Japan is firing three top nuclear energy officials, nearly five months after the country suffered the worst nuclear disaster since the Chernobyl accident of 1986. And Banri Kaieda, the industry minister in charge of energy policy, said that he will resign as soon as he replaces the officials.
"I'm planning to breathe fresh air into the ministry with a large-scale reshuffle," Kaieda said at a news conference. "I'll have new people rebuild the ministry."
Antidepressants have become some of the most commonly used drugs in the United States, yet most of them aren't prescribed by psychiatrists.
And what's more, almost three-quarters of the prescriptions are written without a specific diagnosis, according to a new study, raising the question of whether antidepressants are being prescribed too often.
Fifty years after it was brought back from extinction, a Southern flower has taken another step toward survival, as the U.S. Fish and Wildlife Service plans to take it off its Threatened and Endangered Species list.
The Tennessee purple coneflower is only the fifth plant ever to be removed from the list due to recovery. The move, announced Wednesday, will become official on Sept. 2.
The trial of former Egyptian President Hosni Mubarak, who had served longer than any other ruler of Egypt in modern times, began Wednesday in Cairo. He is charged with ordering the killings of hundreds of protesters, and could receive the death penalty if convicted.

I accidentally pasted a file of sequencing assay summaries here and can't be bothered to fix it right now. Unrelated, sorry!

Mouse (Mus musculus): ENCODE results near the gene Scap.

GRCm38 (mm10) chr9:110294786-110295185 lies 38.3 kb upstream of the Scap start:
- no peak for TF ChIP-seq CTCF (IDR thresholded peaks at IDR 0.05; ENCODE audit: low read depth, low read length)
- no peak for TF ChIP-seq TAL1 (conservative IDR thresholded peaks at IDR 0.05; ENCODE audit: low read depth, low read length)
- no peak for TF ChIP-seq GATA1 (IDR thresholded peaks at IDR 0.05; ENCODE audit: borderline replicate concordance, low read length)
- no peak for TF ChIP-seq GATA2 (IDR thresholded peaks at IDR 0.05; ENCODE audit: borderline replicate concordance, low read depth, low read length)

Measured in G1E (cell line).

Host Michel Martin speaks with young Egyptian activist Wessam el-Deweny about seeing the once mighty Mubarak wheeled into the courtroom in a cage.
Host Michel Martin and Al Jazeera International's Aberrahim Foukara discuss the charges former Egyptian President Mubarak is facing, and what his trial means for the governmental transition in Egypt and the wider Arab Spring.
At one point this morning, the Dow Jones industrial was down 350 points, mirroring the drop in Standard & Poor's and most stock markets in Europe. As the Los Angeles Times puts it, today the market came down from yesterday's U.S.
There are two main issues dividing Republicans and Democrats, and the House and Senate, from reaching agreement on reauthorizing funding for the Federal Aviation Administration: a policy on forming unions and subsidized flights at smaller regional airports.
Originally published on Thu August 4, 2011 8:08 am
During the early morning hours, Japan sold yen and bought dollars in order to stop the yen from strengthening. Dow Jones estimates that Japan may have spent as much as $20 billion to $30 billion in the transactions, pushing the yen 3.8 percent lower against the dollar.
Jay Cost is a staff writer for The Weekly Standard.
Froma Harrop wrote a column this week, arguing that Democrats should primary Obama:
"Ed Rendell, do you have plans for 2012? Hillary Clinton? If you, the former Democratic governor of Pennsylvania, or you, the secretary of state, are free next year and wouldn't mind, would you please launch a primary challenge against President Obama?"
Politics in Turkey have just undergone a profound shift.
For decades, Turkey's military leaders repeatedly launched coups and other interventions to bring about an end to civilian governments they felt were straying too far from the country's secular traditions.
But with the resignations last week of the top Turkish commanders — including the chiefs of staff of each service branch — civilian authorities have, for the first time in the nation's history, clearly gained the upper hand.